how do you figure an original price if you are 180$ less than the original price after it has been decreased by 20% twice.

- anonymous

- schrodinger

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- Owlfred

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- amistre64

20% twice eh... gotta read the whole thing

- amistre64

180 = P(1 - .2)^2
180
----- = P perhaps?
(.8)^2
180/.64 = 281.25 ; lets test that

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## More answers

- amistre64

281.25(.8) =225
225(.8) = 180

- anonymous

they say the answer is 500 If I reduce 500 by 20% twice I get 180. but I can do the reverse?

- amistre64

...... lets see what they are talking about then
500*.8 = 400 ... i dont see it as 500

- amistre64

500*.2 = 100
and at best that gets you to 300

- amistre64

Original Price (.8) = sale price at 20% 0ff

- amistre64

if its marked down twice from the original price wed still be less than 500

- amistre64

Original Price(.6) = 40% off original
and thats 300 at best

- anonymous

500x.20=100
500-100=400
400x.20=80
400-80=320
320+180=500 ...how do I do it in reverse if all I know is the price was reduce 180$ after been decreased by 20% twice.

- amistre64

Price paid
-------------- = Original Price
(1- %)^how often
180
-------- = 281.25
(1 - .2)^2

- anonymous

I have no idea what that means/ sorry

- amistre64

... which part?

- amistre64

Do you know how much was paid?

- anonymous

no only reduce by 180$ after 20% decrease twice

- amistre64

ohhh; i read it wrong... I thought 180 was the amount paid....

- amistre64

P(.2) = Amount reduced
Amount reduced(.2) = 180 is what yor looking for right?

- anonymous

the amount was reduce twice by 20% ??? was reduced by 180$ what the original amount

- amistre64

close to it

- anonymous

What does this symbol mean ^

- amistre64

its how you indicate an exponent on a keyboard

- amistre64

it point up to tell you the number is a little higher

- anonymous

OH

- amistre64

3^2 = 9

- amistre64

A{n} = A{n-1} - A{n-1}(.2)
A{n-1} = A{n-2}(.2) - A{n-2}(.2)(.2) maybe

- anonymous

Thanks but it just doesn't make any sense

- amistre64

its a work in progress :) but I think I narrowed it down tho this:

- amistre64

Po(.2) = %off1
Po(.8) = saleprice
saleprice(.2) = %off 2
%off1 + %off2 = 180

- amistre64

Po(.2) + Po(.8)(.2) = 180
Po(.2 + .16) = 180
Po = 180/(.36) maybe?

- amistre64

Po = 180/.36 = 500

- anonymous

were did the .36 com from

- amistre64

.2 + .16 = .36

- amistre64

First step; lets agree that the steps I took are valid..
Po(.2) = %off1 agree?

- anonymous

yes

- amistre64

Po(.8) = sale price
sale price (.2) = %off2 agree?

- anonymous

OK

- amistre64

%off1 + %off2 = 180
Po(.2) + Po(.8)(.2) = 180 agree?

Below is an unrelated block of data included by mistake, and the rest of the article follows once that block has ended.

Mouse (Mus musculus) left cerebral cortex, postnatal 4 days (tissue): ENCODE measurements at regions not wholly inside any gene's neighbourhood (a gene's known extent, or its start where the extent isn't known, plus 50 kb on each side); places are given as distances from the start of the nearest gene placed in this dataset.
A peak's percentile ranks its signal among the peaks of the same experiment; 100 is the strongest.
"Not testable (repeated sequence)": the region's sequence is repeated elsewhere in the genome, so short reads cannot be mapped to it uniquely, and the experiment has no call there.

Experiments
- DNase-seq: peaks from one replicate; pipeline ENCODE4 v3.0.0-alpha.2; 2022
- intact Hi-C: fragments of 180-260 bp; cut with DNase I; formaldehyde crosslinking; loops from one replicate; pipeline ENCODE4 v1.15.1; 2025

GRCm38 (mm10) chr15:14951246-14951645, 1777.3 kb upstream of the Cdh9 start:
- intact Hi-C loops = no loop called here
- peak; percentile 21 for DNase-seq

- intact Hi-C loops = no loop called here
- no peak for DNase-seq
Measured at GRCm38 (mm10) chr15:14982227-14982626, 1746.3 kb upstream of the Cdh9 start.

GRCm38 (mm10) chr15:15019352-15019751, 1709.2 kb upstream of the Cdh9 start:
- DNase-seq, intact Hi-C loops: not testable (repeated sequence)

- anonymous

yes

- amistre64

Po(.2) + Po(.16) = 180
Po(.2 + .16) = 180
Po(.36) = 180 agree?

- anonymous

where did the .16 come from

- amistre64

.8 times .2 = .16

- amistre64

Po(.8)(.2) = Po(.16)

- anonymous

how would I know to do that.....makes no sense

- amistre64

.......... I really cant step this down much further.
You know that Po(.8) = sale price ; and also that sale price(.2) = %off2
So we put that all together to get:
Po(.8)(.2) = Po(.16)

- anonymous

looks like a lot of people like your help, amistre can you help with my trignometric substitution problem?

- amistre64

I can try :)

- anonymous

cool meet you there, thanks so much

- anonymous

thanks sorry to hold you to long

- amistre64

'sok.... the math keeps :)

- amistre64

do you see how it works thru that?
all we did was define our steps, then added the Po to it to keep track of the 'original price'

- amistre64

if we know how the original price plays a part in this; we can solve for it

- anonymous

when I add the % I total 100%. never though of multiply them...still don;t know why you would mulitpy them

- amistre64

Po(.8) = sale price ; sale price (.2) = %off2
^^^^^^^^^^^^^^^^^
this part is redundant
so remove it
Po(.8)(.2) = %0ff2

- anonymous

my test says the answer is 500=original price

- amistre64

your test is correct....
why? because 180/.36 = 500

- amistre64

Po(.8)(.2) = Po(.16) = %off2

- amistre64

Po(.2) = %off1
Po(.16) = %off2
%off1 + %off2 = 180
Po(.2) + Po(.16) = 180

- anonymous

I see... 20% off the first time and 16% off the second time.....I would of never figured that out?????

- amistre64

its not really 16% off :) Its just that that what it amounts to to figure this out ;)

- amistre64

actually, your spot on it lol

- anonymous

How about another one,,,
ticket sales have gone up 10% reaching 880 tickets how many ticket were sold in the last season.
my answer is 792 but its wrong

- amistre64

wish I could try it, but library is closing...good luck :)

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